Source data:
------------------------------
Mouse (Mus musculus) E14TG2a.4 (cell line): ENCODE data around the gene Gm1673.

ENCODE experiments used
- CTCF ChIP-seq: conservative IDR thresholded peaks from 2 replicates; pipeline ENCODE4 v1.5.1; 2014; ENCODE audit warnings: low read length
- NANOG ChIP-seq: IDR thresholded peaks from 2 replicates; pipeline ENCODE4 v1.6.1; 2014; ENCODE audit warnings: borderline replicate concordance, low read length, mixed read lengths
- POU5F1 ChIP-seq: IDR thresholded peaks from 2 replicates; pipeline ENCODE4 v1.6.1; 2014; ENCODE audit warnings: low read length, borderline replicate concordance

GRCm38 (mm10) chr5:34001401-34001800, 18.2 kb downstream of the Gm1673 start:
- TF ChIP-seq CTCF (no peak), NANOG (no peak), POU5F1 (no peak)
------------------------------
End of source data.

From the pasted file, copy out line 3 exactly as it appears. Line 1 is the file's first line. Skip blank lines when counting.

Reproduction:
- CTCF ChIP-seq: conservative IDR thresholded peaks from 2 replicates; pipeline ENCODE4 v1.5.1; 2014; ENCODE audit warnings: low read length